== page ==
Women Interviewing Suggestions— April 27, 2015
There are a few key items that professional women need to keep in mind when in an interview. By learning these few tips, women can successfully complete an interview and most likely land their dream job.
To start, first impressions have a strong, lasting impact, so women need to choose their interview outfits wisely. A common mistake that women can make is appearing “too flashy,” whether by wearing too many bright colors, showing too much skin or wearing too much makeup can damage a woman’s chances for employment. So what should a woman wear for the best impression? Stick to the basic colors like navy blue, dark grey and black. Keep the jewelry and makeup to a minimum. Keep shirts buttoned high and no low-cut blouses. Keep hemlines long and heels short. One way to determine the company’s dress code is to go to the site and watch others coming in and out. Always remember that it’s better to overdress than under dress.
Secondly, as a woman, don’t try too hard to fit in. Many women fall into the trap of talking about what they don’t know. If you don’t know something, tell the interviewer you don’t know. There is nothing wrong with not knowing a certain topic – just admit it. In addition, women tend to restrain energy or passion. If there is a topic a woman knows about and truly loves, nothing should stop her from showing her excitement and knowledge. Just be careful to not be too chatty during the interview, a third tip. Women often wait for the interviewer to cut them off, uncertain of how much information is necessary. What is suggested is that applicants keep answers to less than one minute and let the interviewer speak 60% of the time.
Another great tip for women is, don’t wait to be discovered! Many women are reluctant to tout their accomplishments, fearing they’ll appear arrogant or overly ambitious. Women should boldly and clearly state their achievements and talents, and not issue disclaimers in their responses. For example, when asked a question about her management experience, the applicant may prefaces her response by saying, “To be honest, I haven’t actually been in charge of an entire division, but …” This type of response stops people from hearing what may have been an acceptable answer and projects insecurity and self-doubt. Focus on the assets you will bring to the job. For example, asked the same question about management experience, the woman could say, “I’ve always been great at motivating a team, and I could apply those same skills as a manager here.”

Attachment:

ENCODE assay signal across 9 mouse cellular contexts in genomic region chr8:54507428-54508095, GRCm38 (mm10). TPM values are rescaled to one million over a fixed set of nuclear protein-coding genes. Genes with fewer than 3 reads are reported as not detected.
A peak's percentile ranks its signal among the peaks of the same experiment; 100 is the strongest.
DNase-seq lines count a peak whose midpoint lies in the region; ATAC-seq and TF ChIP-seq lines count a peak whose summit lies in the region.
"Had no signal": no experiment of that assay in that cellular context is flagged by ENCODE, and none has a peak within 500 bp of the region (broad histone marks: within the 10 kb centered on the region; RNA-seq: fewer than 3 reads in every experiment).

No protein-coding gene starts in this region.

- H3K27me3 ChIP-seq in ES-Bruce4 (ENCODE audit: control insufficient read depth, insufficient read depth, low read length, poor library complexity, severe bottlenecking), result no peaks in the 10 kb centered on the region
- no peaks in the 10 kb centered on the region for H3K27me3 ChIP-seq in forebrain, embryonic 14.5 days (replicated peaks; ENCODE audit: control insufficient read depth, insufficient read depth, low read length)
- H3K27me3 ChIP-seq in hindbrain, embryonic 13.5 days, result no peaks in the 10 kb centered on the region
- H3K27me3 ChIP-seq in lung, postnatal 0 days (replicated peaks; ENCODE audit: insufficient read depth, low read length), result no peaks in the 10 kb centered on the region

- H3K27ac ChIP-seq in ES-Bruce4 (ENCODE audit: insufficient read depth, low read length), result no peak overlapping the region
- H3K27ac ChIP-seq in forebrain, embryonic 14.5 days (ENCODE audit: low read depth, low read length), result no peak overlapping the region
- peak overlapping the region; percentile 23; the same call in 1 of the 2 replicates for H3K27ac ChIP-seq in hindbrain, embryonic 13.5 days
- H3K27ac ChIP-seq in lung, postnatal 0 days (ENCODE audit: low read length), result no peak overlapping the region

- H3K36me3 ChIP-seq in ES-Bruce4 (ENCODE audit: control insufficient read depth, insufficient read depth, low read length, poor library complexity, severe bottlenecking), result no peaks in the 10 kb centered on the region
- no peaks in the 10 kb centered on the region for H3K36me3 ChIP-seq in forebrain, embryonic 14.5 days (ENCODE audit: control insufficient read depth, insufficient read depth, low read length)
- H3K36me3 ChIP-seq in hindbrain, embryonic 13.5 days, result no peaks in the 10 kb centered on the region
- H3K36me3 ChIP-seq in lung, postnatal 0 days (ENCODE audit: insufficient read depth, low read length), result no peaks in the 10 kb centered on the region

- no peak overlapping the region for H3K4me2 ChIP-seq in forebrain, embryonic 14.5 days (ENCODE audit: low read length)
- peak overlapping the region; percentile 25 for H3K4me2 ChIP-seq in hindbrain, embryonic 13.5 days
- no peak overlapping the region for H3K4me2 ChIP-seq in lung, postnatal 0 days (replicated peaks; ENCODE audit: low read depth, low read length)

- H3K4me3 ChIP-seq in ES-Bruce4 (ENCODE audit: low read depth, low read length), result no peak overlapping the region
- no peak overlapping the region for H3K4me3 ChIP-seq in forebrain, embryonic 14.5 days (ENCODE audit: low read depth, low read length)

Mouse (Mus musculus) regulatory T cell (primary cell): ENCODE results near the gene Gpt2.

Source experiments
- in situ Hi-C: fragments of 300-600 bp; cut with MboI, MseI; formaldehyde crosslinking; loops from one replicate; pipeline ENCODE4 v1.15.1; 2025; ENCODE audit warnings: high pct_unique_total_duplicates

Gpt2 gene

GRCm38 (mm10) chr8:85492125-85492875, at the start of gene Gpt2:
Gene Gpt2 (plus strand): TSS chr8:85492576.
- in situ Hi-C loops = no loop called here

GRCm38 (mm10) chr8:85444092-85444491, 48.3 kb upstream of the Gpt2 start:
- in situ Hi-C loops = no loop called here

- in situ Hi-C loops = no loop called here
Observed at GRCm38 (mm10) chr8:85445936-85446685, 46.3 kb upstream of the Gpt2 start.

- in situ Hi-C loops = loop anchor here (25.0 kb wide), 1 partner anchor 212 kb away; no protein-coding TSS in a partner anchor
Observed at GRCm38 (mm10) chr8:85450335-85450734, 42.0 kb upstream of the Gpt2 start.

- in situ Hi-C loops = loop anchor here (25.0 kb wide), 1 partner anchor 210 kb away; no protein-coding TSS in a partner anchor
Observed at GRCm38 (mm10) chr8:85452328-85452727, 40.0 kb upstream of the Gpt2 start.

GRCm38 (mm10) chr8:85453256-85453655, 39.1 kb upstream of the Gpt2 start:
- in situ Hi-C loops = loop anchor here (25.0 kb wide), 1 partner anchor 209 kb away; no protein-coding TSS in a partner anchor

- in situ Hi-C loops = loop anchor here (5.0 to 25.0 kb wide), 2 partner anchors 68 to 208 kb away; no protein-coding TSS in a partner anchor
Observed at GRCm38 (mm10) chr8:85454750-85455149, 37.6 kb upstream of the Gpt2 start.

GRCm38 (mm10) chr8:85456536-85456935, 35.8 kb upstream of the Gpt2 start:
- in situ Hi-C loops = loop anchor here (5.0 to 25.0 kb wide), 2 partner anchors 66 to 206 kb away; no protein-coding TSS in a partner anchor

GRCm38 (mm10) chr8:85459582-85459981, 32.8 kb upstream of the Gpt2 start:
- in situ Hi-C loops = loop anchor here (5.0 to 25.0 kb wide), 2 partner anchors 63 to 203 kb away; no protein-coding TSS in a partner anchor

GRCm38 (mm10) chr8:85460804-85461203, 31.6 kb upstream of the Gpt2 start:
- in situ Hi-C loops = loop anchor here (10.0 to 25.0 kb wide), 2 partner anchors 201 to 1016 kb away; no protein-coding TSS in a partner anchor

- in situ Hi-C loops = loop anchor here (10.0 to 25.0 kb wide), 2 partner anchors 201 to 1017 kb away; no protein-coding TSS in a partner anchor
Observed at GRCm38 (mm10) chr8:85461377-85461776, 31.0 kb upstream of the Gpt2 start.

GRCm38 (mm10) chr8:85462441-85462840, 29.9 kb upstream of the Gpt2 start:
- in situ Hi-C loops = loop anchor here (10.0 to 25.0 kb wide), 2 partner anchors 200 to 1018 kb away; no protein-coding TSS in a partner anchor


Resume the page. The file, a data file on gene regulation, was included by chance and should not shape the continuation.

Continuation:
Finally, don’t immediately get excited. As women, and female career services expert we tend to get excited, feel automatically grateful, and end up accepting an offer right away. Since employers rarely offer the maximum salary that they can pay, women who don’t negotiate can cheat themselves out of a substantial amount of money. Try searching Web sites like Salary.com and JobStar.org for salary information, as well as talking to other professionals about what the market is currently paying. Once an offer has been made, ask for a higher amount than your goal and then push back a few times until both sides are in agreement. But try not to be too aggressive. Be flexible. Instead of seeking the perfect salary, consider the other benefits that go along with the job, such as office space and title.
If a woman takes time and follows these simple tips, she will have a better advantage over those who are not prepared for the interview – even over men!
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